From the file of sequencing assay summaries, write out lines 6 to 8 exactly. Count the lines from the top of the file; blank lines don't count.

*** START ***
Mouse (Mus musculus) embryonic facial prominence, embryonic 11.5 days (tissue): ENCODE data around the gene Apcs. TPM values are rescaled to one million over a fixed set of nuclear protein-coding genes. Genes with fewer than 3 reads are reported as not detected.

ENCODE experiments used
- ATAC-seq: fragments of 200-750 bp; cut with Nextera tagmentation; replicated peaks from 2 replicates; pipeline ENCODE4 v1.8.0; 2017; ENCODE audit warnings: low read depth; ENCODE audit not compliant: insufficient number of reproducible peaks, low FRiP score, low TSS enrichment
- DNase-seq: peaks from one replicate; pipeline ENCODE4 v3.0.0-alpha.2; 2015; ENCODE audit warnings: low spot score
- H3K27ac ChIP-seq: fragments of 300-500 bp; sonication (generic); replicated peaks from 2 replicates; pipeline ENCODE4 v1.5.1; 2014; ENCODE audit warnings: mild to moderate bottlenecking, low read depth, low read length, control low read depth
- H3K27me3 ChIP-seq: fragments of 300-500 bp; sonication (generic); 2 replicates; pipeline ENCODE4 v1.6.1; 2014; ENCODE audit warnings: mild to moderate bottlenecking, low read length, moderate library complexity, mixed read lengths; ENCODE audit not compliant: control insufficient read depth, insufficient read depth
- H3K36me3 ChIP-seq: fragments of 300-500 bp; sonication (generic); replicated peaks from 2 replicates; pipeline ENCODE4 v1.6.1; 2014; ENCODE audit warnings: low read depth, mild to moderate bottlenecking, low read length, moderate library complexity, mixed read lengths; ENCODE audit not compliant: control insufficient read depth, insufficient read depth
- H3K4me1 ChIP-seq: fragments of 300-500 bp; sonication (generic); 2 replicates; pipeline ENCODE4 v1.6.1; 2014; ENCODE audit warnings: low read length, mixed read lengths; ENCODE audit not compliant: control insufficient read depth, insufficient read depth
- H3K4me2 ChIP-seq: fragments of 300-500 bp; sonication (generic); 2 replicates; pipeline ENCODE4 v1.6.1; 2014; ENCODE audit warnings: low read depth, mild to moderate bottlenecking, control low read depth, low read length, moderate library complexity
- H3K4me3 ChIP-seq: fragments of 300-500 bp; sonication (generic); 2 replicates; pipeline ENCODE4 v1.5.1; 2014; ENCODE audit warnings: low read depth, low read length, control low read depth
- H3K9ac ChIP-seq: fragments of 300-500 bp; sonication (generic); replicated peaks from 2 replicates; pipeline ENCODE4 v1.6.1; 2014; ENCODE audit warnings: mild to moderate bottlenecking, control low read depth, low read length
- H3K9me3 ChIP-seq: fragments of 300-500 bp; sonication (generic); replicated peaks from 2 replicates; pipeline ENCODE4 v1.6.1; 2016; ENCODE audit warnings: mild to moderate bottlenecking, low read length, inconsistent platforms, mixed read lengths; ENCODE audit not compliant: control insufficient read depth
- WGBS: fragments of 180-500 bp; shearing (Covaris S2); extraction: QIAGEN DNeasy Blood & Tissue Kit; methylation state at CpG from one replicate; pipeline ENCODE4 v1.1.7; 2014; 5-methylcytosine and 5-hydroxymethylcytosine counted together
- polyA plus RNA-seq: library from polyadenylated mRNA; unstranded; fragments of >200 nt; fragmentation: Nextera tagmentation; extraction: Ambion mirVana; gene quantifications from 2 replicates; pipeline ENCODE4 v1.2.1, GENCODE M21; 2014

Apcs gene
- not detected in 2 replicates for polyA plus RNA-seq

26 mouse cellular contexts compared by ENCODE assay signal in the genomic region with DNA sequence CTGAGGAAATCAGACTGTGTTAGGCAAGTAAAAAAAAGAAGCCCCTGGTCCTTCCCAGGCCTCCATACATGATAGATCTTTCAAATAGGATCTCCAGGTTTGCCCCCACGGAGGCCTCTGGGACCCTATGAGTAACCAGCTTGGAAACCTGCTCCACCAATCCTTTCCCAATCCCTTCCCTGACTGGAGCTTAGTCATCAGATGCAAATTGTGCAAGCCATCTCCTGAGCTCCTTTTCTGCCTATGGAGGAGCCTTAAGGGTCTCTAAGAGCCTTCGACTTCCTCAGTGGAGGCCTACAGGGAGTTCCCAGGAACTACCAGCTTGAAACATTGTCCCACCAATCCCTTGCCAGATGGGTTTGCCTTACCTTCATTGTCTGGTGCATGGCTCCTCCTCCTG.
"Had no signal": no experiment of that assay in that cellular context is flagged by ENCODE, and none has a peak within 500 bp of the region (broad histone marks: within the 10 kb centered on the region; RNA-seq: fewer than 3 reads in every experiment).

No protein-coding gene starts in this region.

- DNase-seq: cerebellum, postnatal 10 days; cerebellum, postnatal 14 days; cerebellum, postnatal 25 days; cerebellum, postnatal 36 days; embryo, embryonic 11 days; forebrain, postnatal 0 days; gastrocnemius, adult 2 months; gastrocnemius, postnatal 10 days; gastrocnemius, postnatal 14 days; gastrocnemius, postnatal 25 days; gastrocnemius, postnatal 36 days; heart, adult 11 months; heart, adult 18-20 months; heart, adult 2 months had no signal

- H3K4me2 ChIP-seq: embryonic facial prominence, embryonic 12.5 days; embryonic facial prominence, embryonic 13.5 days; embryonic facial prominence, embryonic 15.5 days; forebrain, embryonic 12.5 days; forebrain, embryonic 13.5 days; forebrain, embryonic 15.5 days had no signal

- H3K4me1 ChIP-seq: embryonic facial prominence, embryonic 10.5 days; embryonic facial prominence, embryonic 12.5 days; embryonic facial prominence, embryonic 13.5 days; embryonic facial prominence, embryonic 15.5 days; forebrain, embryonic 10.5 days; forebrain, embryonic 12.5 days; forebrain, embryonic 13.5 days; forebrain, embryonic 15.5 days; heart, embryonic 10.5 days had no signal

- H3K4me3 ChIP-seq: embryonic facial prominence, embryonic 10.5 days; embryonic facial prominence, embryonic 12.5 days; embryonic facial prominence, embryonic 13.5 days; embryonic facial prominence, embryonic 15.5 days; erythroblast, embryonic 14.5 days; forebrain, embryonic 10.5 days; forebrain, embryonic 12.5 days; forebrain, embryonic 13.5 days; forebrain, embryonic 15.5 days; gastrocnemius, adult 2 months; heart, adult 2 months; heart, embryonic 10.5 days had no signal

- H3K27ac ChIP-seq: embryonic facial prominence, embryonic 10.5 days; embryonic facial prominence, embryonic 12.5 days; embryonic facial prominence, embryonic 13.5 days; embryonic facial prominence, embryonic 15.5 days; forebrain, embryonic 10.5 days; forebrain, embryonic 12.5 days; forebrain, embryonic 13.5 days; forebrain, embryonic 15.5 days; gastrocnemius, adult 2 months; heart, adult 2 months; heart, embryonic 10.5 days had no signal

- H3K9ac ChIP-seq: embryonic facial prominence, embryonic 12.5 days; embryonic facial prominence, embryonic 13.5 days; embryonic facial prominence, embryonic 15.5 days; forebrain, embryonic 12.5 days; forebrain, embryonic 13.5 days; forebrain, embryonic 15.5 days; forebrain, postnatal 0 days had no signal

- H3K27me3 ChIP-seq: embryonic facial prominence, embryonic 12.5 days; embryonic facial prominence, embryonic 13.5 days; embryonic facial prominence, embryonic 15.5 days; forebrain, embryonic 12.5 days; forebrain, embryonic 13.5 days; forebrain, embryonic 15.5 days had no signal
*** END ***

- H3K27me3 ChIP-seq: fragments of 300-500 bp; sonication (generic); 2 replicates; pipeline ENCODE4 v1.6.1; 2014; ENCODE audit warnings: mild to moderate bottlenecking, low read length, moderate library complexity, mixed read lengths; ENCODE audit not compliant: control insufficient read depth, insufficient read depth
- H3K36me3 ChIP-seq: fragments of 300-500 bp; sonication (generic); replicated peaks from 2 replicates; pipeline ENCODE4 v1.6.1; 2014; ENCODE audit warnings: low read depth, mild to moderate bottlenecking, low read length, moderate library complexity, mixed read lengths; ENCODE audit not compliant: control insufficient read depth, insufficient read depth
- H3K4me1 ChIP-seq: fragments of 300-500 bp; sonication (generic); 2 replicates; pipeline ENCODE4 v1.6.1; 2014; ENCODE audit warnings: low read length, mixed read lengths; ENCODE audit not compliant: control insufficient read depth, insufficient read depth